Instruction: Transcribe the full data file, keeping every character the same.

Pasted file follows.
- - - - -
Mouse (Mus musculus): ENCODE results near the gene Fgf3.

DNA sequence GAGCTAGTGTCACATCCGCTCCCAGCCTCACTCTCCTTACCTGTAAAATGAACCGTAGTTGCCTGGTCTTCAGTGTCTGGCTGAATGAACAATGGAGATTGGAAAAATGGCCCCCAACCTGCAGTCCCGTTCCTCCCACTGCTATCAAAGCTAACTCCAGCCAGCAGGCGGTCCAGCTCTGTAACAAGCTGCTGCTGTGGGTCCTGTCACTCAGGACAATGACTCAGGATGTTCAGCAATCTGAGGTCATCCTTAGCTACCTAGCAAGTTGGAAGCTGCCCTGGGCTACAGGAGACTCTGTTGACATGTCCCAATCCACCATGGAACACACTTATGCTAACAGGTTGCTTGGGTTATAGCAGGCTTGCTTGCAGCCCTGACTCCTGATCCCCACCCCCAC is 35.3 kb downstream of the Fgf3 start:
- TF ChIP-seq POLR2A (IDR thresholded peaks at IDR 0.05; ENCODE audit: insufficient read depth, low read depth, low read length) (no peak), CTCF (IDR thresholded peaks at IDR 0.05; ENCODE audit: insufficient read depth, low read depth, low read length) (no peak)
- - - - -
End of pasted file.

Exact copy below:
Mouse (Mus musculus): ENCODE results near the gene Fgf3.

DNA sequence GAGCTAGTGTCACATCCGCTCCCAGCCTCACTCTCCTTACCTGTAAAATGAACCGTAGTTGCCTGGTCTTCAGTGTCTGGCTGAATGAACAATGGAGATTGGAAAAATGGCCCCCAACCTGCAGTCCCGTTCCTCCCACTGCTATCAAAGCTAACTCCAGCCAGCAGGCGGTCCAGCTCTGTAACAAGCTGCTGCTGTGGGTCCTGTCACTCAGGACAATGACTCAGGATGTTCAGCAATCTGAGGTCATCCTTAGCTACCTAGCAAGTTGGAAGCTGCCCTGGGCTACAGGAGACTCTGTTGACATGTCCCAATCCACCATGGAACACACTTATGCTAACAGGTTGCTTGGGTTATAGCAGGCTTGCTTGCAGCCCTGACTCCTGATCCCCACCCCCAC is 35.3 kb downstream of the Fgf3 start:
- TF ChIP-seq POLR2A (IDR thresholded peaks at IDR 0.05; ENCODE audit: insufficient read depth, low read depth, low read length) (no peak), CTCF (IDR thresholded peaks at IDR 0.05; ENCODE audit: insufficient read depth, low read depth, low read length) (no peak)